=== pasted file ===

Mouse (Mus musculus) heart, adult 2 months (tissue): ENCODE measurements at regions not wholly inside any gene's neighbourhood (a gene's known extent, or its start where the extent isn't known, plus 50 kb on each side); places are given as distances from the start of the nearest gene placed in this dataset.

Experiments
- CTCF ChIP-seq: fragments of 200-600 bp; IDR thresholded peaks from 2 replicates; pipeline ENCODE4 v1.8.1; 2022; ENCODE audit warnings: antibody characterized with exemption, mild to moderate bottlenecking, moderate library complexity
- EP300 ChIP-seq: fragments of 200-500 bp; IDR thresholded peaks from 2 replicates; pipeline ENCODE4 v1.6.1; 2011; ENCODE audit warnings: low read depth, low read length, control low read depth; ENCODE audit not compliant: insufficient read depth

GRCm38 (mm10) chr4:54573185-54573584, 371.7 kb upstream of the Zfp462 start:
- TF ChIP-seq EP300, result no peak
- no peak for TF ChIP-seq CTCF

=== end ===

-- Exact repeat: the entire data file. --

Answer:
Mouse (Mus musculus) heart, adult 2 months (tissue): ENCODE measurements at regions not wholly inside any gene's neighbourhood (a gene's known extent, or its start where the extent isn't known, plus 50 kb on each side); places are given as distances from the start of the nearest gene placed in this dataset.

Experiments
- CTCF ChIP-seq: fragments of 200-600 bp; IDR thresholded peaks from 2 replicates; pipeline ENCODE4 v1.8.1; 2022; ENCODE audit warnings: antibody characterized with exemption, mild to moderate bottlenecking, moderate library complexity
- EP300 ChIP-seq: fragments of 200-500 bp; IDR thresholded peaks from 2 replicates; pipeline ENCODE4 v1.6.1; 2011; ENCODE audit warnings: low read depth, low read length, control low read depth; ENCODE audit not compliant: insufficient read depth

GRCm38 (mm10) chr4:54573185-54573584, 371.7 kb upstream of the Zfp462 start:
- TF ChIP-seq EP300, result no peak
- no peak for TF ChIP-seq CTCF